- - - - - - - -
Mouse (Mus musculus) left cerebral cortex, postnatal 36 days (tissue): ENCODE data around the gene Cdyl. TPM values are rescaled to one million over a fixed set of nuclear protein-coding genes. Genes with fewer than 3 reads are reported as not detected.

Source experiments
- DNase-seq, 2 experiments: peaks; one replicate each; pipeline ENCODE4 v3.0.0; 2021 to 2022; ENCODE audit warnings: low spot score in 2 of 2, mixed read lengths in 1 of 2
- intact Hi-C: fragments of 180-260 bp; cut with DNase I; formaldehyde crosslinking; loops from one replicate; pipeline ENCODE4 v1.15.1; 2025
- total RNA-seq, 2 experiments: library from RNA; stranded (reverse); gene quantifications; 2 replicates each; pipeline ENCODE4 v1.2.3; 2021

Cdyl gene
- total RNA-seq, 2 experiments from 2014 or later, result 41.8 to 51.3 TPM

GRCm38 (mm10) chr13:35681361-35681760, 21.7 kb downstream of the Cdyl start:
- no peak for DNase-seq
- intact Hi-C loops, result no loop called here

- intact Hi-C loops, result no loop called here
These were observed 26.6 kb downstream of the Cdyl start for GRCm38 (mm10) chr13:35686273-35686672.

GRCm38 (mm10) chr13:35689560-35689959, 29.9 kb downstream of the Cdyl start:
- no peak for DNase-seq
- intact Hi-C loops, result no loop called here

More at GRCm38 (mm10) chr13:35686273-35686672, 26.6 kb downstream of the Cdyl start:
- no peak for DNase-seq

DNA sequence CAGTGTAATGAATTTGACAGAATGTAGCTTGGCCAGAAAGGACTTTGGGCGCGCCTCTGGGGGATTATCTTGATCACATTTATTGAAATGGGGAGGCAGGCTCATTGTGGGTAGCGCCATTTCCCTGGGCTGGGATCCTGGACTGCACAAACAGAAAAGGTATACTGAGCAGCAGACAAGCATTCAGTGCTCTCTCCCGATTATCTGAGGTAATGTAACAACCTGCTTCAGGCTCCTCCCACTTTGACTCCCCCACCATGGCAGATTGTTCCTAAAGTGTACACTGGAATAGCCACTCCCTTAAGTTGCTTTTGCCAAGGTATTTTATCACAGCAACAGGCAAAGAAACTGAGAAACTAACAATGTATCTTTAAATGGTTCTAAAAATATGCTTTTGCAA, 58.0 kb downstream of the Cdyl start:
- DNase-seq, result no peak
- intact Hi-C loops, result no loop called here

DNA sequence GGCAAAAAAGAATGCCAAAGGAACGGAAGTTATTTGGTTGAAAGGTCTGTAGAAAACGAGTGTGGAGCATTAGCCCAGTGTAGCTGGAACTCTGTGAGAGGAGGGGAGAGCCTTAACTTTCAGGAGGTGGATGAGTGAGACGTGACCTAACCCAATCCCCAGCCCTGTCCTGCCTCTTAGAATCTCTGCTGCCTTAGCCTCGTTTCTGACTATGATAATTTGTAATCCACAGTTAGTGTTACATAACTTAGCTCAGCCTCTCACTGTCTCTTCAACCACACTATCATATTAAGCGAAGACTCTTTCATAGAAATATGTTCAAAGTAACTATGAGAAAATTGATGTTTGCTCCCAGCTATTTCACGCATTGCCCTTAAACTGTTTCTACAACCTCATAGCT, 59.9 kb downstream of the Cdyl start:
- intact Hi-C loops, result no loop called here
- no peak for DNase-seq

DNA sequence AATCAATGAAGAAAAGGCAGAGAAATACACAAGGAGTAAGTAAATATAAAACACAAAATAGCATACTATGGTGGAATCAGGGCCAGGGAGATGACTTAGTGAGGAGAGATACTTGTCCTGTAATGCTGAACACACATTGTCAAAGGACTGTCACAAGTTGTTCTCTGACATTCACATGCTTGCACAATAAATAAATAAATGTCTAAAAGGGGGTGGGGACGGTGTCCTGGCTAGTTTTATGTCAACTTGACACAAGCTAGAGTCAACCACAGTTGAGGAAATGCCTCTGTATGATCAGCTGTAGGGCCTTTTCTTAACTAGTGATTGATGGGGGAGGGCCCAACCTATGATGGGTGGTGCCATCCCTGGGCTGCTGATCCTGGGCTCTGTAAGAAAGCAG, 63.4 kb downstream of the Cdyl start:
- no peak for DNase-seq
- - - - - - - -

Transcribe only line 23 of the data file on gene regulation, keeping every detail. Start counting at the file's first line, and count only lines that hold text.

- no peak for DNase-seq